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1 degree

1 degree - A News Limited Initiative1 degree - A News Limited Initiative

Everyone's favourite media mogul is turning down the thermostat 1 degree, which will save 5% on heating usage.

The video is worth watching. Even Rupert realises that acting on climate change is "simply good business". No overt attempt to pretend a moral high ground.

Carbon neutral by 2010 - tough ask for a company with a carbon footprint of 641,150 tonnes, but Rupert isn't known for missing his targets.

And perhaps this is the real momentum building. While democratic government waits for an overwhelming majority others will step in. Global business, aid groups, the courts, churches. It gets interesting from here.

09:49 PM, 24 Jul 2007 by Mark Aufflick Permalink | Comments (0)

Australian blog search

I seem to have been Listed in - whatever that is.

Only Australia could turn out blogs named Frugal Bastard and elliot's artwank :)

02:17 AM, 23 Jul 2007 by Mark Aufflick Permalink | Comments (0)

Aussie blogger - will blog for bandwidth

Ross Dawson discusses an SMH article which quotes his discussion (still following?) of the state of blogging in Australia, tying it in with bandwidth:

"Of the top 25,000 blogs globally, around 9000 are in English", says Mr Dawson. Of those, only 75 originate in Australia. But there are 420 million native English speakers in the world. "With Australia's population of 21 million, we comprise 5 per cent of English speakers. But with 75 blogs out of 9000, we comprise less than 1 per cent of English blogs. We are underrepresented by a factor of six or so."


"I think one key reason is lack of bandwidth in Australia, and of its high cost. Australian internet connections are slower than they are in the rest of the world, and Australia is almost unique in capping usage at quite low levels."

There should be some adjustment in interpreting those numbers for local vs. global readers.

You could only make such a simplistic percentage comparison for countries of a similar size.

For instance a widely read blog on local Californian politics will probably rate in the top 25,000 blogs globally - since California has such a huge population. A widely read blog on local NSW politics could easily have a higher percentage of the available readership, be more influential etc. - and yet not rate a mention in the top 25,000 blogs.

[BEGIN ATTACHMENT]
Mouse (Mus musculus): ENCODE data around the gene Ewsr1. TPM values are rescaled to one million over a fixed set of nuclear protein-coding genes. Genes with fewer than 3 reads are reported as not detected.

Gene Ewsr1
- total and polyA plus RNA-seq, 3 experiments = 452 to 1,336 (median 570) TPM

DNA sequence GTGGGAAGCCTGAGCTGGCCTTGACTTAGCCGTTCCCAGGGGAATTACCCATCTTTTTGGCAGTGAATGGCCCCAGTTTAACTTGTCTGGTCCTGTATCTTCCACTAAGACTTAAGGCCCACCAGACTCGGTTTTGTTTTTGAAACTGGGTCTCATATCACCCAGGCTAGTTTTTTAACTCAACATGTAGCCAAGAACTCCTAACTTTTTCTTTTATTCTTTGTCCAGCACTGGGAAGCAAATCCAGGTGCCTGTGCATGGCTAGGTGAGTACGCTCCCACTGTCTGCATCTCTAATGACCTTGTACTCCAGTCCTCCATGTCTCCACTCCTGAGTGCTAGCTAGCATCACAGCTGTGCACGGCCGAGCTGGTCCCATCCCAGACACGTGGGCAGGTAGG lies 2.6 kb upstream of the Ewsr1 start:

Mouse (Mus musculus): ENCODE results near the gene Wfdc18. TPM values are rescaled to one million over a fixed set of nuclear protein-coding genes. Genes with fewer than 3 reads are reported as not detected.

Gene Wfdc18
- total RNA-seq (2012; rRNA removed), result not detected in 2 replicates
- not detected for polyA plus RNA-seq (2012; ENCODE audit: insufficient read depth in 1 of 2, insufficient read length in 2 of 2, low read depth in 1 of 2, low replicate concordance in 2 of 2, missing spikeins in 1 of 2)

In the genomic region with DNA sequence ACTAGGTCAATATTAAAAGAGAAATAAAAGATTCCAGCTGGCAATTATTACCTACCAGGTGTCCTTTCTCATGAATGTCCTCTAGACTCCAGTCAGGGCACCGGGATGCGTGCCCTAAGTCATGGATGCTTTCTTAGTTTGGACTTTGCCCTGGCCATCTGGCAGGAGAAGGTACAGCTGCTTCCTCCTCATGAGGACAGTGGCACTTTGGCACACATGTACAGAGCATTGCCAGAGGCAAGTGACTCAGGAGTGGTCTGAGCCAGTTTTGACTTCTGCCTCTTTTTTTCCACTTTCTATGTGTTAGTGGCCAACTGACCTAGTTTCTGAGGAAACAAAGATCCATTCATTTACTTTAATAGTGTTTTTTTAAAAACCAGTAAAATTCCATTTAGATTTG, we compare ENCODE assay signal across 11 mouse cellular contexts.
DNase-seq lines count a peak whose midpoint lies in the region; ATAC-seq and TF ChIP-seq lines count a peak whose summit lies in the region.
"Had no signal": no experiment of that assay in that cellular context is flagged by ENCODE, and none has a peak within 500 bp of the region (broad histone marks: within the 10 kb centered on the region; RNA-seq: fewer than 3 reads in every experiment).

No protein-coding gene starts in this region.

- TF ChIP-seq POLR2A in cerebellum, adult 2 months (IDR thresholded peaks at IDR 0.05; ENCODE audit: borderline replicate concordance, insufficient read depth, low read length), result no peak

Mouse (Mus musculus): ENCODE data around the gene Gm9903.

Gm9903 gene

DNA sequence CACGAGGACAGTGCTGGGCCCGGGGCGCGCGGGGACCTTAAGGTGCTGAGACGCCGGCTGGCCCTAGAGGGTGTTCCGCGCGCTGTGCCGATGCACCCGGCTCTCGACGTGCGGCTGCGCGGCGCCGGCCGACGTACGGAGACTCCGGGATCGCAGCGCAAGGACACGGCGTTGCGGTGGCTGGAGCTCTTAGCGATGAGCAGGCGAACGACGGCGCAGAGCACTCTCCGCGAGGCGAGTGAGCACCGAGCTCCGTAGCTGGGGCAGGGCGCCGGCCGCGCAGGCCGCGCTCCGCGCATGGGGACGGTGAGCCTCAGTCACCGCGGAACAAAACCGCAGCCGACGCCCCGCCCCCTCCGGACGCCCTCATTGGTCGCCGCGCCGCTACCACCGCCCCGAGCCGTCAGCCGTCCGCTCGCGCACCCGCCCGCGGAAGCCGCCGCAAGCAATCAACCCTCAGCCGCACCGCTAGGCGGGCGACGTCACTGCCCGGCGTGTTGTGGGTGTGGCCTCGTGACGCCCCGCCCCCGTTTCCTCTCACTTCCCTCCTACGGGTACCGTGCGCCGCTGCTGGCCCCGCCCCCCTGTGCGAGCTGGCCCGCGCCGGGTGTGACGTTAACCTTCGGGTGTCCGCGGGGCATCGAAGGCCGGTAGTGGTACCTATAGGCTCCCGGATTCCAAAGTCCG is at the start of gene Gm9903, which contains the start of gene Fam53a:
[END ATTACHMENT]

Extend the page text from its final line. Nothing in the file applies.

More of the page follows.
Now I'm not saying that the general observation is wrong - but these figures don't back it up as clearly as it may first appear.

As for bandwidth - blogging doesn't take a lot of bandwidth. Price is a far more important factor. Very cheap always on internet is going to promote more blogging than very high bandwidth internet that doesn't reduce the cost of the cheapest plans.

But even with cost, I don't think that the key issues are so simple. As a nation we seem to be underrepresented in entrepreneurship in general, and I think blogging is simply literary entrepreneurship.

Solving that chestnut is a rather difficult socio/economic/politic/educational issue - beyond the scope of this Australian blogger at the moment ;)

Original linker: Corporate Engagement.

02:09 AM, 23 Jul 2007 by Mark Aufflick Permalink | Comments (0)


I just spent a few evenings in autohell trying to configure the cvs trunk of GNU Smalltalk.

I wish I could document my story, but there were just too many twists and turns (many which ended with the distinct feeling of darkness and that one was likely to be eaten by a grue ;).

Instead I will just document some things I found useful. Firstly, install the latest autoconf and automake package your packaging tool has (MacPorts in my case). Secondly, consider the following your personal arsenal:

  • autoupdate --verbose
  • find . -name | xargs perl -pie 's/AM_CONFIG_HEADERS/AC_CONFIG_HEADERS/'
  • autoreconf --verbose

09:46 AM, 19 Jul 2007 by Mark Aufflick Permalink | Comments (1)

Simple javascript DOM visitor

I had a need to alter a bunch of ids and names after I cloned a dom node, so I cooked up the following dom node visitor:
function domVisitor(el, f) {
  if (el) {
    for (var i=0 ; i < el.childNodes.length ; i++) {